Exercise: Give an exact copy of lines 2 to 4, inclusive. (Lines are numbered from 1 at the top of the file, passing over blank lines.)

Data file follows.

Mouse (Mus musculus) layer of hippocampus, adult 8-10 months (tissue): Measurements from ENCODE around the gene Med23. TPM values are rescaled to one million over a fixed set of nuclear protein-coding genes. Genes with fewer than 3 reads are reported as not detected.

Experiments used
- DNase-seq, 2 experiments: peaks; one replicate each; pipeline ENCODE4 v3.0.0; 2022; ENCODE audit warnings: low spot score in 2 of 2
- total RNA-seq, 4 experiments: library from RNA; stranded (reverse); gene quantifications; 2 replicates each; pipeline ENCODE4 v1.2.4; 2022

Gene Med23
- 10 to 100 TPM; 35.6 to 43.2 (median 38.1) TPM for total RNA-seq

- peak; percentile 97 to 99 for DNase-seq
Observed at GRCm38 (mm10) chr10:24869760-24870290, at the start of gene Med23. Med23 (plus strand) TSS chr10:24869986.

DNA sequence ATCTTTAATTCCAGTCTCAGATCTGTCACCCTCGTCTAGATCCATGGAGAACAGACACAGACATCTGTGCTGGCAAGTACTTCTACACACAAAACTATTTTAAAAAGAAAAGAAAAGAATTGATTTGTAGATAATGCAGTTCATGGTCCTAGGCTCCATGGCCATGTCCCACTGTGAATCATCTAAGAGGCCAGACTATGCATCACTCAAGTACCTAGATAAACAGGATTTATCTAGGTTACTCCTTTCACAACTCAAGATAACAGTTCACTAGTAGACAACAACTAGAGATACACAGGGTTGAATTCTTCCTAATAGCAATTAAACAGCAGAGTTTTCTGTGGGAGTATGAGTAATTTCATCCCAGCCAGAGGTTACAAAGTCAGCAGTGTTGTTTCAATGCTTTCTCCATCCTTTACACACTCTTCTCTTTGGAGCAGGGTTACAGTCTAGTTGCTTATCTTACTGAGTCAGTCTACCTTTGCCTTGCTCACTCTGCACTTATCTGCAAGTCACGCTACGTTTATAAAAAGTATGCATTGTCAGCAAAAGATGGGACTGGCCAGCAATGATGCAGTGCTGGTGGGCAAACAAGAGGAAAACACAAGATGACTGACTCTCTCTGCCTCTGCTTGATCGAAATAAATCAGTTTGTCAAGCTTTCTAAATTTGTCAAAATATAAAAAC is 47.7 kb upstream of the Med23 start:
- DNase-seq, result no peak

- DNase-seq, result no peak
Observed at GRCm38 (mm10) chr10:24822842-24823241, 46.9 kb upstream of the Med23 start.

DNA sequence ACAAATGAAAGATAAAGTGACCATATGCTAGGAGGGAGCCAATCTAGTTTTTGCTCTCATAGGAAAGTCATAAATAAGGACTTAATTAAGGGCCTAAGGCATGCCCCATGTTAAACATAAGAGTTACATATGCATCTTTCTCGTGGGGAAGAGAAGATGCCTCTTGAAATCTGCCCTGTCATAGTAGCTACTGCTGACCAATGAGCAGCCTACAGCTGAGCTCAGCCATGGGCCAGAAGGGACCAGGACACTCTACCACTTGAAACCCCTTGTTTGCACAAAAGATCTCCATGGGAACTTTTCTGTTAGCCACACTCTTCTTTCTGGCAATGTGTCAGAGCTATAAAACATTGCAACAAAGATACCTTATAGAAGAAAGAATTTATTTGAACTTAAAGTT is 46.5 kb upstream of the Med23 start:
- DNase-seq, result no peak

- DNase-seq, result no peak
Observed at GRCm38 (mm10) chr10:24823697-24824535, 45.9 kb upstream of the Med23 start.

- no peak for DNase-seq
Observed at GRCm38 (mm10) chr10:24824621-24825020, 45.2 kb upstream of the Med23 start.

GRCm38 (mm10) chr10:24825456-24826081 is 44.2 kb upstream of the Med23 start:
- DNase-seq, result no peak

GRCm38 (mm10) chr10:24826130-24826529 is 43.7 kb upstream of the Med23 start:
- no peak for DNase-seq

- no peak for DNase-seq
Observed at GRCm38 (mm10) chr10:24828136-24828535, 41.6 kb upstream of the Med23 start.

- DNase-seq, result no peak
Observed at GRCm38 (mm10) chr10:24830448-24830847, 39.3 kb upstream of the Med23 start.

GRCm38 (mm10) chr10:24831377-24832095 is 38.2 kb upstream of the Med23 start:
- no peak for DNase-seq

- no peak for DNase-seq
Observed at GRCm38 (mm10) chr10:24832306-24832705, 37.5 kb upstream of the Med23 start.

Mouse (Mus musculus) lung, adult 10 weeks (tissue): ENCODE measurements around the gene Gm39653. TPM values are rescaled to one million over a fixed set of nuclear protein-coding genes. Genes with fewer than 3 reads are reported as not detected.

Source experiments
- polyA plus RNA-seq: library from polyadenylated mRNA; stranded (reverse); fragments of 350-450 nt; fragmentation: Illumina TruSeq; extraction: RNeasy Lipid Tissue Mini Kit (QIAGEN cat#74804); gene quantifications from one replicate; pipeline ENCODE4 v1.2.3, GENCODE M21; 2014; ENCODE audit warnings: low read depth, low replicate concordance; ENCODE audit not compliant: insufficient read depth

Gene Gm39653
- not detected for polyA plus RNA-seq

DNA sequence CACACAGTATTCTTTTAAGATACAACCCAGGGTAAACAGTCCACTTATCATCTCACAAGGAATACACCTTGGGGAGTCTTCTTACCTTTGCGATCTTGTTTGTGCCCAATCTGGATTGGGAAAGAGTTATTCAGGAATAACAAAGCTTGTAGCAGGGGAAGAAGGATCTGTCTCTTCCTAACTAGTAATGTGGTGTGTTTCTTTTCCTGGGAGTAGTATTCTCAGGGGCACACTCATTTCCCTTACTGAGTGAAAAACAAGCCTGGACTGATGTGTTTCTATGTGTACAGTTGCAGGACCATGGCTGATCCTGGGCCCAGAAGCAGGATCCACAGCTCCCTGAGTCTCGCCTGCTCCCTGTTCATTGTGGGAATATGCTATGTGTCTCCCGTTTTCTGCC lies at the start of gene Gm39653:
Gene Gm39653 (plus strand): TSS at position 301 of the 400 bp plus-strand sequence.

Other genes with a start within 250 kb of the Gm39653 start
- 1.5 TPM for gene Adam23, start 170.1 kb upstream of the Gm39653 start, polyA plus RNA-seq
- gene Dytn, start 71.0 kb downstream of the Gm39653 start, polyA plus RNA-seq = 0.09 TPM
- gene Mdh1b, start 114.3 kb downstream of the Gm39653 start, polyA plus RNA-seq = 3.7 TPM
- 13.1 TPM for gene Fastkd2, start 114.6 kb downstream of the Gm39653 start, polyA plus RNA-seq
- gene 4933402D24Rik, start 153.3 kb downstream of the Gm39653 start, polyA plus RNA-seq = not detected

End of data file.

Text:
Experiments used
- DNase-seq, 2 experiments: peaks; one replicate each; pipeline ENCODE4 v3.0.0; 2022; ENCODE audit warnings: low spot score in 2 of 2
- total RNA-seq, 4 experiments: library from RNA; stranded (reverse); gene quantifications; 2 replicates each; pipeline ENCODE4 v1.2.4; 2022